• I am waiting for the rollout to be named "building the NBN revolution"
    Blank Look
  • Tony Abbott and Malcolm Turnbull do not know what they are talking about, it seems. When They were in government the conservatives steadfastly refused to accept the Telstra and their own stupid policies were reducing Australia to a third world country. I tried to get them to change their approach and failed - ten years ago, when I proposed a scheme similar to the NBN that then would have cost $6 billion. Thanks to their lack of imagination and foresight, we now have to pay a lot more - but it is still worth it...and more! Better today than tomorrow...or never, if Abbott becomes PM!!
  • The only one who doesn't get it is YOU. Citing whatever the US or UK targets are is demonstrable proof of that. Go back to whirlpool dummy.
    Hubert Cumberdale
  • First they scream for the busines scase and whne thye get it. Find nothing they can fault it on, except rhetoric....

    "....said the network would be "burning cash well into the 2020s" while not offering prices to consumers lower than what is available today..."

    Point one, you cant get these speeds, much less this pricing in the bush at all. I would kill for these speeds and pricing in Dandenong, Port Hedland or Warwick.

    Point two, @brianab "..the bulk of the Aussie electorate does not want or need 100Mbs...." I work in an industry that requires, NEEDS, regional bandwidth for our operations. You don't speak for me, my industry, or the thousands of Australians who would love to live regionally rather than pay city pricing on their housing and other ammenities.

    But then you already know this, because you're obviously working through a reasonable broadbank link your self? Or perhaps still using dialup?
  • Dear PJ - I am well aware that I do not speak for your industry or, for that matter, any other Aussie except myself. FYI I have ADSL2 running at wellover 5Mbs all the time and a Telstra broadband wireless MODEM running over 3Mbs.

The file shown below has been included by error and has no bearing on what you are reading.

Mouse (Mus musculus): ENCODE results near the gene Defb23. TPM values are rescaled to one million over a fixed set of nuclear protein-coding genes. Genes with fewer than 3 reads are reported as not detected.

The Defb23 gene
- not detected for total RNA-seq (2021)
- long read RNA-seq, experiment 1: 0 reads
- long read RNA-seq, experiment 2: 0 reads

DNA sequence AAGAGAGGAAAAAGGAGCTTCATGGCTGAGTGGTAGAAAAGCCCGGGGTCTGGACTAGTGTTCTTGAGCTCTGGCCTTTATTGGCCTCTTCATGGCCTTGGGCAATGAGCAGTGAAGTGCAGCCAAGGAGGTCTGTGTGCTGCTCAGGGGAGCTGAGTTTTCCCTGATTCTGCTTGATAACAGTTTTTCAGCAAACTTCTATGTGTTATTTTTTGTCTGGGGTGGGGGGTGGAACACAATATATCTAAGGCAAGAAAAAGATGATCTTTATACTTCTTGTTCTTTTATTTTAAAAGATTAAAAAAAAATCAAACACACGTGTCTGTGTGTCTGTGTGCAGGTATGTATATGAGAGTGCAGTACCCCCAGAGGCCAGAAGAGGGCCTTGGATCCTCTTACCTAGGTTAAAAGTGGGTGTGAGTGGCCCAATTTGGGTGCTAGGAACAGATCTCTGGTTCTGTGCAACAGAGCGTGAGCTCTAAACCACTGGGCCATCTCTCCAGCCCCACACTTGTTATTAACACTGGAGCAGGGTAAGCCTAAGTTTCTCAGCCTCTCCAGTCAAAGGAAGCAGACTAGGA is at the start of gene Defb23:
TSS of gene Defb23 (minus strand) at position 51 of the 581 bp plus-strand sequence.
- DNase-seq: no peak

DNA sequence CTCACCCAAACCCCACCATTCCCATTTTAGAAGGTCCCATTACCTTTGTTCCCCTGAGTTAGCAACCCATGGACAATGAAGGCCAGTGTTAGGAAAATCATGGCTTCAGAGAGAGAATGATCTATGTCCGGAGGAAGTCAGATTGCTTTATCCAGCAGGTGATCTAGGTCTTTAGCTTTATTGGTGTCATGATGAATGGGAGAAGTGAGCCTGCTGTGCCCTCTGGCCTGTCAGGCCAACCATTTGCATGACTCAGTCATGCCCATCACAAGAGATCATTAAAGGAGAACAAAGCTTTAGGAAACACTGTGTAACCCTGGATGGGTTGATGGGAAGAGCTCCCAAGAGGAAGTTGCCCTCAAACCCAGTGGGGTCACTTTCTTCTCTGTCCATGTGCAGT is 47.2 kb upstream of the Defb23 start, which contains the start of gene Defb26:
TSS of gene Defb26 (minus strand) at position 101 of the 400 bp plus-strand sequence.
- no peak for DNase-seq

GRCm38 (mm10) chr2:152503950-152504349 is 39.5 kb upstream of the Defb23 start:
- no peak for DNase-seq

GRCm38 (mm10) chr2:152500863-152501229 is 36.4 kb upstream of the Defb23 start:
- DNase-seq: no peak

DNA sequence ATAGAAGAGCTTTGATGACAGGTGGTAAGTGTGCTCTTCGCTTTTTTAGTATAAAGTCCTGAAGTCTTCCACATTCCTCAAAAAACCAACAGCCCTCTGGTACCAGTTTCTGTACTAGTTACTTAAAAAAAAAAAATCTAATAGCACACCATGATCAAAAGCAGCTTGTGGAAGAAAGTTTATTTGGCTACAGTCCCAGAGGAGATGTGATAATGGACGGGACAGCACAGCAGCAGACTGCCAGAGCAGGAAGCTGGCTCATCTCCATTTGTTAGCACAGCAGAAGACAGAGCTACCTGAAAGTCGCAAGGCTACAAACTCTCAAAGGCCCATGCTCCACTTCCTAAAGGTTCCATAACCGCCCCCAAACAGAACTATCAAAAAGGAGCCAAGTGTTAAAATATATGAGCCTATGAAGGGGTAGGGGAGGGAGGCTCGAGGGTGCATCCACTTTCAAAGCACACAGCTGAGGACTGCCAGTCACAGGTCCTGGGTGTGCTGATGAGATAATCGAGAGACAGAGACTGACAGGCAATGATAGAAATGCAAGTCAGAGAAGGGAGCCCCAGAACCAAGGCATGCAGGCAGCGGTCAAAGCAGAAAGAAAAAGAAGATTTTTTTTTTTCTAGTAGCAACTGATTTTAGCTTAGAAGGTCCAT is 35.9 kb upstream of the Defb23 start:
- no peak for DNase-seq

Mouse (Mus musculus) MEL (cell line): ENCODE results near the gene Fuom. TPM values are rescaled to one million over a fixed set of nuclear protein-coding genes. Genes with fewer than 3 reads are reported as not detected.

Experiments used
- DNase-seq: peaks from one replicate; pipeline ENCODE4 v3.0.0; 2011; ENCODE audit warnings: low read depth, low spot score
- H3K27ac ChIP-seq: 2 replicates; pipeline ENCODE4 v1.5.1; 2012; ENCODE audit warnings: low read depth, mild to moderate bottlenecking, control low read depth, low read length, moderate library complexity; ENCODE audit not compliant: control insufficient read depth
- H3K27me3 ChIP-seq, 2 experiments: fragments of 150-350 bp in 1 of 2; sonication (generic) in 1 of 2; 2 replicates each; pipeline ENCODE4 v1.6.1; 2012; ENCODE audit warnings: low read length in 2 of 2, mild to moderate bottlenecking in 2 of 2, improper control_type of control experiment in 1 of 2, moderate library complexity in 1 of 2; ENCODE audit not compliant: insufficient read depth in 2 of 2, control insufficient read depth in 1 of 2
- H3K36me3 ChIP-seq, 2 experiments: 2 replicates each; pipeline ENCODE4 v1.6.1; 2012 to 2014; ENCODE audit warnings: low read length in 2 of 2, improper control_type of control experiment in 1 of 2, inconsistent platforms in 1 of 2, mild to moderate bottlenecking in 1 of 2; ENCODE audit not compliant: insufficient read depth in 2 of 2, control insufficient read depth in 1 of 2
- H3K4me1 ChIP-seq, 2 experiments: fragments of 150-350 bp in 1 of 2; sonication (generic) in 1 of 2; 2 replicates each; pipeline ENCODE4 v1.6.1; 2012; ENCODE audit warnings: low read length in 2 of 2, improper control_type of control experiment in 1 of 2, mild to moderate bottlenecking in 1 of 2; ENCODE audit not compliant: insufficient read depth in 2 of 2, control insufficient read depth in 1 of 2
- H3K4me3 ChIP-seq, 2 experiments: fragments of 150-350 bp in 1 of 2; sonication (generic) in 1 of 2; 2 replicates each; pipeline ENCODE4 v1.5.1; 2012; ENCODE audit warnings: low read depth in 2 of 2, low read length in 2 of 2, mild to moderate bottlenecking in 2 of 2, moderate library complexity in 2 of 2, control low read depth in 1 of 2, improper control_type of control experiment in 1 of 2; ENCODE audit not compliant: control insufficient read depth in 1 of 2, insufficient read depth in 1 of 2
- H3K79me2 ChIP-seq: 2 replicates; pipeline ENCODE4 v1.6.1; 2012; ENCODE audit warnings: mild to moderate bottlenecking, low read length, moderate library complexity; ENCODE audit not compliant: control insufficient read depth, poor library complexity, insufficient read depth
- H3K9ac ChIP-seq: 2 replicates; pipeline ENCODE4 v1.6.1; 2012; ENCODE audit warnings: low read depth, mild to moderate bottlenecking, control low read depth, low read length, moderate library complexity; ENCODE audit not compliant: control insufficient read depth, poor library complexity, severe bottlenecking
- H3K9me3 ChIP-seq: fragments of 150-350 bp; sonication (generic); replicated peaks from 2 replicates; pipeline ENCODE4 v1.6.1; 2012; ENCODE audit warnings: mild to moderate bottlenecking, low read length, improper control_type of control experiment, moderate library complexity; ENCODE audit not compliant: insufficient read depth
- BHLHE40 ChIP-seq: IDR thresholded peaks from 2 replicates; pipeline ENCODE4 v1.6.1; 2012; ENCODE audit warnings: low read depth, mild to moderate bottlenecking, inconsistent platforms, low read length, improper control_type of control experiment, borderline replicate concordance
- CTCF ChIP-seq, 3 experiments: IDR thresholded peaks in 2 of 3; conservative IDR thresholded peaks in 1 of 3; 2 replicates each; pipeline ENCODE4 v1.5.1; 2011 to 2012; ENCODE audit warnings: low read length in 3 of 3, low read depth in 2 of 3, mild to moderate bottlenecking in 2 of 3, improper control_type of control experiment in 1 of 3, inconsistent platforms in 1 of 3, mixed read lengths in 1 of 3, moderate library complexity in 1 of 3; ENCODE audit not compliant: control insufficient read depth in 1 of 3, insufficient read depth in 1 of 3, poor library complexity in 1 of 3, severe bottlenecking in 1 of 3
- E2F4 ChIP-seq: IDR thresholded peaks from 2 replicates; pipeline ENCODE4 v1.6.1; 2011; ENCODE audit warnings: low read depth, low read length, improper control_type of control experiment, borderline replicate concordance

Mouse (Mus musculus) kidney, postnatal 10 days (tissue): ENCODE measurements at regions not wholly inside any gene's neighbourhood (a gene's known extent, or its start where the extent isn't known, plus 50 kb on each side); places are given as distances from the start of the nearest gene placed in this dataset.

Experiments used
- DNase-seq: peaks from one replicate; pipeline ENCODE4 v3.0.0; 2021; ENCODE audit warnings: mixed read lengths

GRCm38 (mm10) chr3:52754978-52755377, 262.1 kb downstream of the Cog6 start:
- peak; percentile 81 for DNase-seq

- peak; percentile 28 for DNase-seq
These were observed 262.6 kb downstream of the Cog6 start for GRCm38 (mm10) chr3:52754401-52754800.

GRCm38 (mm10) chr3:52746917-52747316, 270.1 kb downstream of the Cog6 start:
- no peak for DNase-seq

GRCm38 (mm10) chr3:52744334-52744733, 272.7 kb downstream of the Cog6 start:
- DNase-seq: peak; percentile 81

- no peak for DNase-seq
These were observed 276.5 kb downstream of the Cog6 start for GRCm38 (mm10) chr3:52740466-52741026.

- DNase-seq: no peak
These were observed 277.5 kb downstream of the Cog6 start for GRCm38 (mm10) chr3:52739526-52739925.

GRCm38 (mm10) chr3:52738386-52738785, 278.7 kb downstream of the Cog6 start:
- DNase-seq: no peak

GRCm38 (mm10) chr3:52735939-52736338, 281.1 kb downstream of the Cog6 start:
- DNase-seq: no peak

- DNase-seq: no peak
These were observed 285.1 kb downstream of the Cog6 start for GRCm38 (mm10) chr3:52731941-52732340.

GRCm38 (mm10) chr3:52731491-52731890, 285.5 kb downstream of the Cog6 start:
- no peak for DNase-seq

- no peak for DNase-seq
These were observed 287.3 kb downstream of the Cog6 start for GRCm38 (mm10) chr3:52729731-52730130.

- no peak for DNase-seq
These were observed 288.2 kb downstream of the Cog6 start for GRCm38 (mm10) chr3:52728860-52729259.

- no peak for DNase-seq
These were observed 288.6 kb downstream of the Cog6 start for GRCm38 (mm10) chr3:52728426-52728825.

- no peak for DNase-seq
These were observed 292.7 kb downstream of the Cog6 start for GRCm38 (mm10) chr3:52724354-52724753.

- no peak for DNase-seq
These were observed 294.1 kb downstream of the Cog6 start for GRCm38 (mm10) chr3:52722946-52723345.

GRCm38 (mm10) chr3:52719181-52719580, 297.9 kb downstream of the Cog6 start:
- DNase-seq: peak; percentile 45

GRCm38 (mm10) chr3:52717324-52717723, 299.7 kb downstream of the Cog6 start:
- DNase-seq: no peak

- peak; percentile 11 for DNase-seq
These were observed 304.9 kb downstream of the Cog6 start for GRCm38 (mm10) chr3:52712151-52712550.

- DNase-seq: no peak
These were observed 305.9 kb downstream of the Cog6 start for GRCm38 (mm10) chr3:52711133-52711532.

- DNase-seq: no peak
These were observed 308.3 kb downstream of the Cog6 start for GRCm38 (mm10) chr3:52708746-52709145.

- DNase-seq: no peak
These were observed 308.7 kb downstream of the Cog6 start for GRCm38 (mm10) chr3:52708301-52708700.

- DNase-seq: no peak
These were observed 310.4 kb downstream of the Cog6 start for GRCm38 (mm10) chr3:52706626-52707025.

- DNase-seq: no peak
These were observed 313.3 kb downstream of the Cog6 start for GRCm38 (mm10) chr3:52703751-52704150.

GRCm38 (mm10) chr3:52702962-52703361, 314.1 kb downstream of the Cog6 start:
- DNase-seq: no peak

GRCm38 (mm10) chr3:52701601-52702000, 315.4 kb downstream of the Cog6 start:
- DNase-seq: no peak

I do not dispute that high speed fibre is needed in all regional centres and country towns. My whole arguement is based on the thesis that you do NOT need to run fibre past every house in every back street! That's where the bulk of the $36B is - digging trenches and hanging cables off trees. Of course local goverment, police, hospitals, business ect ect needs high speed fibre but Joe Blow at No 34 Back St Anywhere does not! In fact he does not even own a computer. All the propeller heads who want high speed bandwidth so they can play their games and download movies can have it - and pay for it! Why should all the Aussie taxpayers have to pay for something they will not use and don't want?
  • Brian you said -

    "I am well aware that I do not speak for your industry or, for that matter, any other Aussie except myself".

    Then went on to say...

    "Why should all the Aussie taxpayers have to pay for something they will not use and don't want"?


    How regrettable (with 2 t's) eh?
  • It would seem among the "Joe Blows" you mention, you need to include Abbott & Turnbull...both seem to be prospective purchasers for C-64's once they grasp the basics.

    Games & movies???
    Would be great to be able to do some important research online without having to wait 3 mins for each webpage to load + regular drop-outs as I'm compelled to suffer on Telstra's anchient copper at present.
  • Ah RS - methinks you clutch at straws. Why not answer the substance of my post?

    Should we really run fibre down every back street of Australia?
    Do private home owners really need 100Mbs?
    If our proposed NBN is so great at 100Mbs why is the USA and UK so lacking in ambition with their national universal standards?
    What if at the expiration of 10 years (or 20 years) the wonderful NBN is finally rolled out at God only knows what cost if it then transpires that other technologies have completely swamped fibre fixed line comms what then about Quigley's ROI?